And while the experience is pretty good with the top open, fresh-air cruising is where this car really hits its stride. That power-folding top lasted all of four minutes once we’d exited the highway near Traverse City. The remaining 40 minutes of drivetime were spent al fresco, heat cranked, totally absent regard for the 48-degree, cloudy weather. (Did Mother Nature make me pay the following Monday by dousing the roads in snow and nearly stranding me at the bottom of my heavily inclined driveway? Listen, perhaps. But that’s certainly not the Mustang’s fault.)

2024 Ford Mustang EcoBoost Convertible Premium exterior top down silhouette full
Jordan Lewis

If you want to knock the seventh-generation Mustang for being not much more than fresh dressing atop reheated bones, I suppose I can’t fault you. But I humbly offer this food for thought: This car’s new interior could indeed rope in younger buyers who love their tech above all else. If it’s not for you, great news: You can get largely the same driving experience with buttons and a more analog interface—now at used car prices!

Ford had a choice with the 2024 Mustang: Throw up its hands and blame emissions regulations/the march of progress/changing market tastes, sending the pony car as we know it to the big parking lot in the sky—like a certain cross-town rival did—or adapt it, preserve the charm, and trust that despite current challenges, the nameplate would have what it takes to press on for another chapter.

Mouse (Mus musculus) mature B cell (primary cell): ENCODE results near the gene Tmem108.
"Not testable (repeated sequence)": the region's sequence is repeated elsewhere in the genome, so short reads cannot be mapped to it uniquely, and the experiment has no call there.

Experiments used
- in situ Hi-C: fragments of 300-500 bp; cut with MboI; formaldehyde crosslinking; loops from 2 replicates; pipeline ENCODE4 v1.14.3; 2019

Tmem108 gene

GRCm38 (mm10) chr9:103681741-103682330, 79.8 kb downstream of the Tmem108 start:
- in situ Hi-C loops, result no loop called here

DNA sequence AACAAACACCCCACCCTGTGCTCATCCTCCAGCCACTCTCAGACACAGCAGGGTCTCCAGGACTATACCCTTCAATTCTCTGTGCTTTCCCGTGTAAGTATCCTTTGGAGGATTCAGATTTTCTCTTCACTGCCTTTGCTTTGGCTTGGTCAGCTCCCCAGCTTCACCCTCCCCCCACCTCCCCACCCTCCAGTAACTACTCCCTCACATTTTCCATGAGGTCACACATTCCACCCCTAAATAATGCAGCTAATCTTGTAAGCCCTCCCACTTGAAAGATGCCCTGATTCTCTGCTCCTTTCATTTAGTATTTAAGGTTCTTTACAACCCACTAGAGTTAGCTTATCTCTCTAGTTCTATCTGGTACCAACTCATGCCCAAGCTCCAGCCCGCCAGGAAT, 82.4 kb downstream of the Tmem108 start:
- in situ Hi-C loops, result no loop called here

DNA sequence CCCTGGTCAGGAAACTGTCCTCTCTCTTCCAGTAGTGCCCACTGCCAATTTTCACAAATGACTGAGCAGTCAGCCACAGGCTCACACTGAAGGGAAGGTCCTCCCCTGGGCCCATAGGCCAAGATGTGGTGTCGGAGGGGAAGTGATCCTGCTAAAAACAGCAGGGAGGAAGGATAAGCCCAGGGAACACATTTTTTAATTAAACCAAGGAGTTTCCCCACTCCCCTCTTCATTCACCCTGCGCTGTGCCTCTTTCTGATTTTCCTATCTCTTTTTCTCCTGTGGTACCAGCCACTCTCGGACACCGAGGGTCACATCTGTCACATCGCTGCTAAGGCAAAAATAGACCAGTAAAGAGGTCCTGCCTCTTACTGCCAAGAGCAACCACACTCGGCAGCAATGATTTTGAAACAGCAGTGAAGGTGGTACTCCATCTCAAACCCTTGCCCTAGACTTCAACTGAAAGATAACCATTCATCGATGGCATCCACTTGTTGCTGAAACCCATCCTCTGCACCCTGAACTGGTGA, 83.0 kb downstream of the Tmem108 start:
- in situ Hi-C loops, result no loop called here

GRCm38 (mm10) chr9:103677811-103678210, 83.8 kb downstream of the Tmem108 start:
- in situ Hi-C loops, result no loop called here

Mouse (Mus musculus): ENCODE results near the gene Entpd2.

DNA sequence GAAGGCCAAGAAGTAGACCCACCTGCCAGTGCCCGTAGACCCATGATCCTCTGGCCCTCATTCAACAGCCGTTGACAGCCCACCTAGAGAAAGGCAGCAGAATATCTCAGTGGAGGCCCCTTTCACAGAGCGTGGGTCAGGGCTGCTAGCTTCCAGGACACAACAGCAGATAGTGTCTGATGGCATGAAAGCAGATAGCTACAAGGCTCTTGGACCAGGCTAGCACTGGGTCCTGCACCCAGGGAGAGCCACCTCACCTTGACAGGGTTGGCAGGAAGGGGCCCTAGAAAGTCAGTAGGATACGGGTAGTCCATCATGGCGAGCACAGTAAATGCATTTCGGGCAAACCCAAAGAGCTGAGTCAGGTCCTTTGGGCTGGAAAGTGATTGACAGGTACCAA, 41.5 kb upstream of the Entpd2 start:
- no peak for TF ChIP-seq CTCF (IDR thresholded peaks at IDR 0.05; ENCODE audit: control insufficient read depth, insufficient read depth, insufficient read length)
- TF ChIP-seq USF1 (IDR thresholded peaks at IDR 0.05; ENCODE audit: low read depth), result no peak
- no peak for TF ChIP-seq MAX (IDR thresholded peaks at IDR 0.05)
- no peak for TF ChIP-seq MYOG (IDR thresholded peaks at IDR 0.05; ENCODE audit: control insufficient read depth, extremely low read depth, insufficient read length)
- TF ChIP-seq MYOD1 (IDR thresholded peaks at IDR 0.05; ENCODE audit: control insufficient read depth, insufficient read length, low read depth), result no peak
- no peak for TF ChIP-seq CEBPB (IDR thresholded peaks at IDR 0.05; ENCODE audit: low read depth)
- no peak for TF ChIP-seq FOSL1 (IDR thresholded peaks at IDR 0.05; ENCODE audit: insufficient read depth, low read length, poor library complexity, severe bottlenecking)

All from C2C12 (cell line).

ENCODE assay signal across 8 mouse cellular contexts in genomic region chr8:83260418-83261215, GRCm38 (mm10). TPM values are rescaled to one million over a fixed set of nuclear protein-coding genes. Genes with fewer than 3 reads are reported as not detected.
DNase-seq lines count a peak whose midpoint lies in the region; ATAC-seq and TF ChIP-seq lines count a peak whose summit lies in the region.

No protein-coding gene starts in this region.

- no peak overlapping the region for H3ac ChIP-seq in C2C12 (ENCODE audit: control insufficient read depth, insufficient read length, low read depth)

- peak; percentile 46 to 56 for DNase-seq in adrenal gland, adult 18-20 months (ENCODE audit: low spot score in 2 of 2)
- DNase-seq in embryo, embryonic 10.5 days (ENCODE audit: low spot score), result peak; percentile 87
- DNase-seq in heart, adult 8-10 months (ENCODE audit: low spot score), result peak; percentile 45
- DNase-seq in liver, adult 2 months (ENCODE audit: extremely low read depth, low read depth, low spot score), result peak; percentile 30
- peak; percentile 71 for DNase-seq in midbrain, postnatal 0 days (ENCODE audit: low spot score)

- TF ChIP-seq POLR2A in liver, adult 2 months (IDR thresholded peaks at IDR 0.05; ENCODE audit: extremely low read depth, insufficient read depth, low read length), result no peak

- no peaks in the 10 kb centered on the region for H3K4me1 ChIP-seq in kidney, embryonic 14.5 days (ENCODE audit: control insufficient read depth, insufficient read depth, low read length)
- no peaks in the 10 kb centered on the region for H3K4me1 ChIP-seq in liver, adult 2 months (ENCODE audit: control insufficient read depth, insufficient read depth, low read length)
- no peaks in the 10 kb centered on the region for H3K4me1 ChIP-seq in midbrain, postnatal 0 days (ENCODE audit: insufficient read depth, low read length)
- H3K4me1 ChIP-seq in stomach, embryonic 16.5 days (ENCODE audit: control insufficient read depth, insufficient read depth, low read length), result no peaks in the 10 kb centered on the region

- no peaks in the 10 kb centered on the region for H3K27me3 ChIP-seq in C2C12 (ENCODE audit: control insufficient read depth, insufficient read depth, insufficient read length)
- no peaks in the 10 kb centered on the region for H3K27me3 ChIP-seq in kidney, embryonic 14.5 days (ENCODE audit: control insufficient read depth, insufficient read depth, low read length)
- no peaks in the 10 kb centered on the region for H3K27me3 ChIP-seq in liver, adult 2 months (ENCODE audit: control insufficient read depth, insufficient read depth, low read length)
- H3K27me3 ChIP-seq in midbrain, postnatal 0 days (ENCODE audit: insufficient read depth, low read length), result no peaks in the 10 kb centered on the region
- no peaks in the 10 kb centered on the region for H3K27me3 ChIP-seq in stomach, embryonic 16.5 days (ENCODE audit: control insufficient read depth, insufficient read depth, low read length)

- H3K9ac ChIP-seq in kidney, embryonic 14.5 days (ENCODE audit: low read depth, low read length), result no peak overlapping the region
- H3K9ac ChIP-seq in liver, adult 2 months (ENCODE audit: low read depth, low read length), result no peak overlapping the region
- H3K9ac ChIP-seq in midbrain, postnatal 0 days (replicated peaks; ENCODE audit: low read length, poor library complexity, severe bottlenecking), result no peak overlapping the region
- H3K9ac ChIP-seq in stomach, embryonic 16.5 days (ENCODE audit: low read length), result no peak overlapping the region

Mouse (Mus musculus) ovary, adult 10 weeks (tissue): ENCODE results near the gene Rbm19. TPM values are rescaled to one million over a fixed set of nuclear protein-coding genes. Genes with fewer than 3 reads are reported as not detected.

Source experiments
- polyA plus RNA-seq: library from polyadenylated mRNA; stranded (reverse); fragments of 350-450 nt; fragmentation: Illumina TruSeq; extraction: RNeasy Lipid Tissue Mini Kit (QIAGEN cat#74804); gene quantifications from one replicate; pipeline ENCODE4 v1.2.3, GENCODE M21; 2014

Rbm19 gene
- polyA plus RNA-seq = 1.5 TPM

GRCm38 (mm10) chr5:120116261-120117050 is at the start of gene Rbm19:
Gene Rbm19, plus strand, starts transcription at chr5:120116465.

2024 Ford Mustang EcoBoost Convertible Premium exterior top down low rear three quarter driving far
Jordan Lewis

As it has done so many times over sixty years, Ford chose the latter. Whether you receive the keys from a rental counter or over a dealership desk, you’ll be glad this charmer is still kickin’. We know we sure are.

2024 Ford Mustang EcoBoost Convertible Premium

Highs: New interior feels correctly targeted at younger buyers, still a top-five top-down cruising machine. Can we say that the Mustang still being around in this form is a high?

Lows: Active valve exhaust drones incessantly at common speeds, steering that’s too sharp for normal mode.